The International Organization for Standardization, in ISO 22300, defined “business continuity” as the capability of an organization to continue the delivery of its products or services, at acceptable predefined levels, following a disruptive incident.
It implies the responsibility of the business owners and management for the business in ensuring that it stays afloat and “on course” despite any obstacles or stumbling blocks it encounters along the way.
Thus, more attention is put on business continuity planning (BCP), which puts the company in a proactive position in planning how to ensure that it will still be able to deliver its critical products and services safely and smoothly, while meeting its legal, regulatory, and other obligations.
We can probably enumerate more than a dozen reasons why businesses should create and maintain BCP initiatives but, at the end of the day, there is only one ultimate goal or purpose for it, and that is to help ensure that the organization, business or company has the required resources, information, and capabilities to deal with emergencies and similar unexpected events, particularly their aftermath.
Incidentally, if the factory workers are paid on a monthly basis instead of on an output basis, they will still be paid their regular compensation rates.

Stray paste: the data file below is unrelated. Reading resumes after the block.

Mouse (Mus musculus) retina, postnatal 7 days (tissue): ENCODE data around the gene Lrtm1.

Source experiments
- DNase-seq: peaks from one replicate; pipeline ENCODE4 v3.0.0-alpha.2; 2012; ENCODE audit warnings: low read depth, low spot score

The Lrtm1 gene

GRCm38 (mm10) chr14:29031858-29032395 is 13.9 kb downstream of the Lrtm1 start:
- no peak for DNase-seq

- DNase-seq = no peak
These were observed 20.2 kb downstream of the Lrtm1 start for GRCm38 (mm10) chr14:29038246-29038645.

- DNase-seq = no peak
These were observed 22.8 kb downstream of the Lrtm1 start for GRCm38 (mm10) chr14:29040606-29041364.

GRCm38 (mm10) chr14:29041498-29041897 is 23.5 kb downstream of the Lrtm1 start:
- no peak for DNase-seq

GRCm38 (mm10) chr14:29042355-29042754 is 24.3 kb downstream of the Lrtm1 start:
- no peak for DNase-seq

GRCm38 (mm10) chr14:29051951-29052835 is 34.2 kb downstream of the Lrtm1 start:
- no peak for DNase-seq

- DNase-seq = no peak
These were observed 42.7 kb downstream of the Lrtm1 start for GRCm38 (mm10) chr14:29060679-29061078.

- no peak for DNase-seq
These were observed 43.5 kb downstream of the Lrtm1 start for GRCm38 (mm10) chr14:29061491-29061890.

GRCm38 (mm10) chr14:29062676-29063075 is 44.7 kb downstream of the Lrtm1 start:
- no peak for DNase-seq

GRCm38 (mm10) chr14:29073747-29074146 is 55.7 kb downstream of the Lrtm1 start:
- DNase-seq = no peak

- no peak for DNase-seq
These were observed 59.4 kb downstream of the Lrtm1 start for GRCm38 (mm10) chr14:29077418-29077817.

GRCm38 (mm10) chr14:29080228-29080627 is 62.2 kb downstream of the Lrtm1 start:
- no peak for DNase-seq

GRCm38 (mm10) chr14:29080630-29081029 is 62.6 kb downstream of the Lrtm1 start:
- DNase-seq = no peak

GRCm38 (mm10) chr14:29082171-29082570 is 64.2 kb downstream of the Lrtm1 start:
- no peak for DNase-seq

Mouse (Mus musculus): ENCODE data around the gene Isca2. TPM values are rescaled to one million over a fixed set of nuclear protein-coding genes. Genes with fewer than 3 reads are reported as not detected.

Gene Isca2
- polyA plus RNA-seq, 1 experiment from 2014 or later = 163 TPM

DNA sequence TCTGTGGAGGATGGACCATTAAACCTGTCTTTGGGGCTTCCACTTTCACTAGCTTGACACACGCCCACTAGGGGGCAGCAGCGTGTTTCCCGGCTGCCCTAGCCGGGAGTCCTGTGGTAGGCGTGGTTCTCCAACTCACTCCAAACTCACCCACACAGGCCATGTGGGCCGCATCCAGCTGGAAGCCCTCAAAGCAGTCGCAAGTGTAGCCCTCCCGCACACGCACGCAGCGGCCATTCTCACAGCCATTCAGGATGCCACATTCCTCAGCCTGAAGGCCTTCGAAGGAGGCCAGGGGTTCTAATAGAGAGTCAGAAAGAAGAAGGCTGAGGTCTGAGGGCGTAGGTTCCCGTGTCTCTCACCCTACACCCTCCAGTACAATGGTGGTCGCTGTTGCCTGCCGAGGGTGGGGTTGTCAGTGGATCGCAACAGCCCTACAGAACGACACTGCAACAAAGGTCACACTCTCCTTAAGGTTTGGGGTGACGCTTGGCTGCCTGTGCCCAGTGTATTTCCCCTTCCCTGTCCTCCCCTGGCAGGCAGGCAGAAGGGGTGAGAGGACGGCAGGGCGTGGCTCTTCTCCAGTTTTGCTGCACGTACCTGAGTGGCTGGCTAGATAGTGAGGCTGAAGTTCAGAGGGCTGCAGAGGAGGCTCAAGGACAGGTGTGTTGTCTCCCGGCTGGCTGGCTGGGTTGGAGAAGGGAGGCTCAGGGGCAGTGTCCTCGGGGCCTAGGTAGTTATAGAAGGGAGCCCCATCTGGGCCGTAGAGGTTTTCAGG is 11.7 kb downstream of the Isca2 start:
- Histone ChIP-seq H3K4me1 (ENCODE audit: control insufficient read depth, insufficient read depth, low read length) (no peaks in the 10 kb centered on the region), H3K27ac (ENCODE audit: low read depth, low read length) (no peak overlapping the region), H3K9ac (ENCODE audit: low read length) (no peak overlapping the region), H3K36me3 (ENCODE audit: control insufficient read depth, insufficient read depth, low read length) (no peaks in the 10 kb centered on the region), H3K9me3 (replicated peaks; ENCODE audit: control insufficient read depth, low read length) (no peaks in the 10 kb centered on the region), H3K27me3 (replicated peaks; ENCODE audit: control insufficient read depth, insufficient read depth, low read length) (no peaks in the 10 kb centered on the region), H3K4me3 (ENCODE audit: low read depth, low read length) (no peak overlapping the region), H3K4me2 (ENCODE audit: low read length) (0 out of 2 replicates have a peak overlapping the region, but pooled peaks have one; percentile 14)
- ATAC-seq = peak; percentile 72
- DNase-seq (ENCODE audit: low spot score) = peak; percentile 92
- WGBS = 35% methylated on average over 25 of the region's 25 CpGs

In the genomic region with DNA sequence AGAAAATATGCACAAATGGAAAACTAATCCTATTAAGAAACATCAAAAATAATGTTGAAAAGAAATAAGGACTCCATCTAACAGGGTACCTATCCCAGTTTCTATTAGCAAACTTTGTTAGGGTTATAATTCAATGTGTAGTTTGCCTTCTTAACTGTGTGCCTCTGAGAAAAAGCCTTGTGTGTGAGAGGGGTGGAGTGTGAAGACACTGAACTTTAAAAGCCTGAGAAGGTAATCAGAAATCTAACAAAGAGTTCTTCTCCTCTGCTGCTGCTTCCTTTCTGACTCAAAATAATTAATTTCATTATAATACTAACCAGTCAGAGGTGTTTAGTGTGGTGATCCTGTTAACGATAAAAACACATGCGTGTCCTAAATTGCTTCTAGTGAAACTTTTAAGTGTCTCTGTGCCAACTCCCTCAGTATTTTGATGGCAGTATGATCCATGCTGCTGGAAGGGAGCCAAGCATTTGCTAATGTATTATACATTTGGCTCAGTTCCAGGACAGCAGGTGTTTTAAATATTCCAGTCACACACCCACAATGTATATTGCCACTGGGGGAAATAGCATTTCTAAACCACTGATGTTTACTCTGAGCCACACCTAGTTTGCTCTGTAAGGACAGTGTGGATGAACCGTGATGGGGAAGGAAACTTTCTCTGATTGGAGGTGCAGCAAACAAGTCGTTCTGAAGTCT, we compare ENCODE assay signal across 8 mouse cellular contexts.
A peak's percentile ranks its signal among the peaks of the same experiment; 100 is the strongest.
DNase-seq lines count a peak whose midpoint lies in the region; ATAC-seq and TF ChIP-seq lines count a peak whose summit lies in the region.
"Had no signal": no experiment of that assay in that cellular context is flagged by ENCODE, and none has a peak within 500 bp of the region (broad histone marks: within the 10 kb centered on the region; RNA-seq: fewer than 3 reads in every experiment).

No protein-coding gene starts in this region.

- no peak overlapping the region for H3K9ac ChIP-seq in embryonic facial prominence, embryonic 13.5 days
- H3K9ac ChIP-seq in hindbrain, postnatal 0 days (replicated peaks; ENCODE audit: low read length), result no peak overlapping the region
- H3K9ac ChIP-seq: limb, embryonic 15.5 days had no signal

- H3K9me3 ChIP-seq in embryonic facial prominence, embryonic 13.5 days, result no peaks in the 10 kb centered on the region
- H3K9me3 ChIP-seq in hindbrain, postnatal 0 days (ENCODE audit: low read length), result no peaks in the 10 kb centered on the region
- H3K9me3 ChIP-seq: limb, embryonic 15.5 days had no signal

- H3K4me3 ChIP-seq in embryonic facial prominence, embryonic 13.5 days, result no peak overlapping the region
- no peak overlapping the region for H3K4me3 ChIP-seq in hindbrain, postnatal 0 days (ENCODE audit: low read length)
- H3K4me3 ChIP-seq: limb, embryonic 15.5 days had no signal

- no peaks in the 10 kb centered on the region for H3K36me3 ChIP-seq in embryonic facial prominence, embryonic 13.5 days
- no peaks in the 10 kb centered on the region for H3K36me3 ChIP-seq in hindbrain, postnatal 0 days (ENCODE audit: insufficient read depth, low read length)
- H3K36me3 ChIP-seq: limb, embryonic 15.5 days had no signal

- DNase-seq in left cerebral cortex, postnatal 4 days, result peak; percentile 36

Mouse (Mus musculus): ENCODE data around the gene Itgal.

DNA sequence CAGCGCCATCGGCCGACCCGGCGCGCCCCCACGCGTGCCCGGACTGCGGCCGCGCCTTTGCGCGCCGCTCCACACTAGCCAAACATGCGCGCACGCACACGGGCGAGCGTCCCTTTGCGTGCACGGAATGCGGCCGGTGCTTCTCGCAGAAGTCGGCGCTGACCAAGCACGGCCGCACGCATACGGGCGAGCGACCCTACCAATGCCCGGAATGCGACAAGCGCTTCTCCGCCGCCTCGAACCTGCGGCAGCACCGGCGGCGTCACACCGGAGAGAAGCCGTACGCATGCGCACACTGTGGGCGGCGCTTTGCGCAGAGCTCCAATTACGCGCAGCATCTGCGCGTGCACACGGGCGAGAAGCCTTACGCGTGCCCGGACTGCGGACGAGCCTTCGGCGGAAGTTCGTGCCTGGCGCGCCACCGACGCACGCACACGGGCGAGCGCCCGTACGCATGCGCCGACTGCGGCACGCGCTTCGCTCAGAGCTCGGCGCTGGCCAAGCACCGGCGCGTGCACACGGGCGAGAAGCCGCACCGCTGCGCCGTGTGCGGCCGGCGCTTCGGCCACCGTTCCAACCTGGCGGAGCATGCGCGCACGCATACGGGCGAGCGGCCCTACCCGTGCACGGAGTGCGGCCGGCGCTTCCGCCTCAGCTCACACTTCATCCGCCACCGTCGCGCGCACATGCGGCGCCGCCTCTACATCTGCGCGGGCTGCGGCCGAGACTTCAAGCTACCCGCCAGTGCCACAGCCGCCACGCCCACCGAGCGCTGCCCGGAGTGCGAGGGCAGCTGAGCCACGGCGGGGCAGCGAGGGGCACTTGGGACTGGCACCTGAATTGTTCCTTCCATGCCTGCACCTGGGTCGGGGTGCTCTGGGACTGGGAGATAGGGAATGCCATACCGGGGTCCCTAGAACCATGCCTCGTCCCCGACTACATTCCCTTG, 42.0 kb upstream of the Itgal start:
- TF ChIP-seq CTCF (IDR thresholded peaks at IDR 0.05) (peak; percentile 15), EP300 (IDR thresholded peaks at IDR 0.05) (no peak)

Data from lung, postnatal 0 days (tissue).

This, on top of the lost revenue, will further cause a drop in the profits of the business.For example, if the disruption is caused by a blizzard leading to the closure of manufacturing facilities, there is a high chance that the facilities have been damaged, and will require some major repairs.Salvaging remaining equipment and machinery will also entail spending on transportation and hauling services.Of course, if profitability gets a major hit, this will also have adverse effects on business growth strategies.Business disruptions usually lead to the company spending more on incidental expenses in order to do some damage control.The moment it is unable to deliver the products and services that it promised, the trust levels of customers, stakeholders and other industry players for the company will suffer greatly.Lending institutions will think twice before granting any loans.Organizational resilience means that the business can weather any storm and withstand any hits, and still remain operational, productive and profitable.Being resilient means that the business is still able to recover and grow, bigger and stronger than ever.BCM is clearly described by the ISO to provide a framework for building organizational resilience, which will allow the organization to respond accordingly, in a way that protects the business, its reputation, and all other stakeholders.As a management process, BCM involves several key activities: In recognition of the reality of the economic and business landscape being unpredictable and volatile, businesses are now taking a lot of precautions to ensure that their operations will still stand a chance against unexpected disruptions.